Dancing FBI agent pleads guilty to accidentally shooting Denver bar patron
By Keith Coffman DENVER (Reuters) - An ex-FBI agent who accidentally shot and wounded a Denver bar patron in June after performing a dance-floor back flip pleaded guilty on Friday to misdemeanor assault under a plea deal that spares him from serving jail time, prosecutors said. Chase Bishop, 30, pleaded guilty to third-degree assault in Denver District Court for shooting Thomas Reddington in the leg at the Mile High Spirits and Distillery, prosecutors said in a statement.
By Keith Coffman
DENVER (Reuters) - An ex-FBI agent who accidentally shot and wounded a Denver bar patron in June after performing a dance-floor back flip pleaded guilty on Friday to misdemeanor assault under a plea deal that spares him from serving jail time, prosecutors said.
Chase Bishop, 30, pleaded guilty to third-degree assault in Denver District Court for shooting Thomas Reddington in the leg at the Mile High Spirits and Distillery, prosecutors said in a statement.
"We believe that this agreement strikes an appropriate balance of seeking justice for the victim and ensuring that this type of incident does not happen again," District Attorney Beth McCann said.
Bishop, an FBI agent who was off duty at the time, was among the patrons at the nightclub in downtown Denver in the early morning hours of June 2. Video footage of the incident, captured by another customer and widely circulated online, showed Bishop breakdancing, then performing a backward somersault in the air.
His handgun fell from its holster onto the dance floor and discharged as Bishop picked it up, striking Reddington, 25, in the leg. A muzzle flash can be seen on the video.
The Denver Post reported that Bishop told the judge that he "never expected the result of my actions to lead to something like this."
"My whole goal in life is to care, protect and serve people," the newspaper quoted him as saying.
Reddington's lawyer, Bill Marlin, told Reuters in a phone interview that his client is still recovering from a severed artery in his lower leg. He said Reddington was satisfied with the plea agreement that included no jail time.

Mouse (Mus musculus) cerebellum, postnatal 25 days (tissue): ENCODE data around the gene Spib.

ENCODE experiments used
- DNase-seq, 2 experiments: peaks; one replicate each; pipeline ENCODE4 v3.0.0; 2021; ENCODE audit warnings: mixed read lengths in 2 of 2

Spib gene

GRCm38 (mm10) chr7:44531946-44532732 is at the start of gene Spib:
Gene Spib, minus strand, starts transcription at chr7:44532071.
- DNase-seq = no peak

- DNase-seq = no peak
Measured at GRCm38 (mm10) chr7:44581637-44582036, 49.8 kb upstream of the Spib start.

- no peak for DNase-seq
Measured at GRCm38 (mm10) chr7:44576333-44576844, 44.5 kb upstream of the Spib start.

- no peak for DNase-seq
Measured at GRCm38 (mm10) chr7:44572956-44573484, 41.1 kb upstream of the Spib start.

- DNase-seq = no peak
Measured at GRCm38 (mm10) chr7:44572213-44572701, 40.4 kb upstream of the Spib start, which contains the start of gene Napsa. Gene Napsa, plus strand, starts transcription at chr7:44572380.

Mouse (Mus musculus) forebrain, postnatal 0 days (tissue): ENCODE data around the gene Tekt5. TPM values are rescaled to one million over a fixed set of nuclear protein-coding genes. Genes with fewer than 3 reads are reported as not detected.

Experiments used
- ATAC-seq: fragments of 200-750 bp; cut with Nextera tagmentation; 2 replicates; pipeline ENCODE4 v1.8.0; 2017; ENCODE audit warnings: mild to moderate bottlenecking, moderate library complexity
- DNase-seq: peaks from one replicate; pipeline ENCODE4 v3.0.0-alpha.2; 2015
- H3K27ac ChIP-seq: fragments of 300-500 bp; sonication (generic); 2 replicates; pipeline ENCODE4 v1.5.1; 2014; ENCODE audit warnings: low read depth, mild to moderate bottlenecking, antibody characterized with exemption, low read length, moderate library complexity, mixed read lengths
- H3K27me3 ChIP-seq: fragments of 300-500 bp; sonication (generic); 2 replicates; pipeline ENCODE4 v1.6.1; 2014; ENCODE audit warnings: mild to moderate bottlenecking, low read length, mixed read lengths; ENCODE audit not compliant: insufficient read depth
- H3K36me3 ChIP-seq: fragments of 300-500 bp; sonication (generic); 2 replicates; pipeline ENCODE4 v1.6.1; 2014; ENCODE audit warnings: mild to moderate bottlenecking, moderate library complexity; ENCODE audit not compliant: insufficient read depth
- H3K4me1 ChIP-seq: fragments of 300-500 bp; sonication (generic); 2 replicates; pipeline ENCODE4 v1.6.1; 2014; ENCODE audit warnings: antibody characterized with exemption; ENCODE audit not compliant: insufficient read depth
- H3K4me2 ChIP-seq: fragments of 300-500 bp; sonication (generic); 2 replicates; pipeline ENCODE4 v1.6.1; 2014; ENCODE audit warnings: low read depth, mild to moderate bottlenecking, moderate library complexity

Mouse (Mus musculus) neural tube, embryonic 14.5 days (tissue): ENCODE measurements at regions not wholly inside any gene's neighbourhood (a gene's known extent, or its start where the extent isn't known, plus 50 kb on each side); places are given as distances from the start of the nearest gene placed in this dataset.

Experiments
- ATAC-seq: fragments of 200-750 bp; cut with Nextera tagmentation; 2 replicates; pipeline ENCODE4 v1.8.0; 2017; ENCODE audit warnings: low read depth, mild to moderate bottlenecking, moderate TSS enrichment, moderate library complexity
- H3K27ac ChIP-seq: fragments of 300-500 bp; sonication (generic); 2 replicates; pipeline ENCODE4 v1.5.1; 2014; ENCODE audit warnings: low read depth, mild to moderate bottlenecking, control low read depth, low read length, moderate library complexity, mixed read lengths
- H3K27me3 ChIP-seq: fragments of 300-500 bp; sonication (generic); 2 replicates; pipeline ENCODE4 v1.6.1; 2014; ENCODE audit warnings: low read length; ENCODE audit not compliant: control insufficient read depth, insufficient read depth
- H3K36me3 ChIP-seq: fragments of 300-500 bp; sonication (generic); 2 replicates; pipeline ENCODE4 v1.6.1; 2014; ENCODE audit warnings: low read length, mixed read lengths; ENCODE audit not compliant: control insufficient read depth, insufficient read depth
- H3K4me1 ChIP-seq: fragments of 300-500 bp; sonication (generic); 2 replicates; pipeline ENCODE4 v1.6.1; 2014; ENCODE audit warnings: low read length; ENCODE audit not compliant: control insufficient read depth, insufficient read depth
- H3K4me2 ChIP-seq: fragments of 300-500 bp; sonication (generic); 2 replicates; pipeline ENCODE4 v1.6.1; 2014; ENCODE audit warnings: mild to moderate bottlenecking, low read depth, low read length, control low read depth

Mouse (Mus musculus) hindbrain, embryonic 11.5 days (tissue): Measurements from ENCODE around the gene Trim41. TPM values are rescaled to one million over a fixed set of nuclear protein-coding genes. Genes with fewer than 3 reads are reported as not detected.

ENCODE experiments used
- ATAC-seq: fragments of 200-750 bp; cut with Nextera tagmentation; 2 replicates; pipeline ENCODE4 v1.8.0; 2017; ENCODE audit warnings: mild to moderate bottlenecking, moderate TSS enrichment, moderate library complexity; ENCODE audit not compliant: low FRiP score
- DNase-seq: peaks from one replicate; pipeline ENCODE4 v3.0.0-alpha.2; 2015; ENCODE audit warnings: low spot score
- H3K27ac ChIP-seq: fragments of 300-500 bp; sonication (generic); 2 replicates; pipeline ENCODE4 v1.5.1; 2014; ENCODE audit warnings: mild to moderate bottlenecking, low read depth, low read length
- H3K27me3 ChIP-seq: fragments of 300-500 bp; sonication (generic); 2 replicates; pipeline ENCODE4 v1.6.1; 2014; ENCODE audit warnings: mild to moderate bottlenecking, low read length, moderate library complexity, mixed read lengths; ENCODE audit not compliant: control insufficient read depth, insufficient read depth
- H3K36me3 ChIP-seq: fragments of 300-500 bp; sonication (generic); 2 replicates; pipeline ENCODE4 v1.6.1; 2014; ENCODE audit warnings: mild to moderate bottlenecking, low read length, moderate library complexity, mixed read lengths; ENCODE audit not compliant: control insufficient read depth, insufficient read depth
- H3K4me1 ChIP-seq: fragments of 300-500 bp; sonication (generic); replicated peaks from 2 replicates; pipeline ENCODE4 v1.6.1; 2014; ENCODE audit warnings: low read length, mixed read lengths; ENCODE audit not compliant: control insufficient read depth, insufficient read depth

"His (Reddington’s) concern was about Bishop's conduct and his behaviour after the shooting,” Marlin said.
The Federal Bureau of Investigation did not immediately respond to a request for comment, but Marlin said a prosecutor told him the FBI fired Bishop sometime after the incident.
Bishop was initially charged with second-degree assault, a felony. In exchange for his guilty plea, Bishop will serve two years of unsupervised probation, the district attorney said.
Marlin said Reddington has not committed to filing a lawsuit, but is "exploring civil remedies."
(Reporting by Keith Coffman in Denver, editing by G Crosse)
This story has not been edited by Firstpost staff and is generated by auto-feed.
Find latest and upcoming tech gadgets online on Tech2 Gadgets. Get technology news, gadgets reviews & ratings. Popular gadgets including laptop, tablet and mobile specifications, features, prices, comparison.
By Uday Sampath Kumar (Reuters) - Target Corp reported a 17.2% rise in comparable sales for the holiday season on Wednesday as its online sales more than doubled, thanks to faster deliveries and higher demand for home goods, electronics and beauty products.
By Medha Singh and Devik Jain (Reuters) - The S&P 500 and the Nasdaq rose in choppy trading on Wednesday as Intel shares jumped thanks to a change in management while broader sentiment was muted after a recent run to record highs. Intel said it would replace Chief Executive Officer Bob Swan with VMware Inc CEO Pat Gelsinger next month
By Danny Ramos LA PAZ (Reuters) - The Bolivian government said on Wednesday it had signed a contract with India's Serum Institute for the supply of 5 million doses of AstraZeneca's COVID-19 vaccine. President Luis Arce said that combined with a recent deal to buy 5.2 million Sputnik V vaccine doses from Russia, Bolivia now expected to be able to inoculate all of its vaccinable population. Both vaccines require two doses to be given, meaning they would be used to inoculate a total of 5.1 million people from Bolivia's 11.51 million-strong population.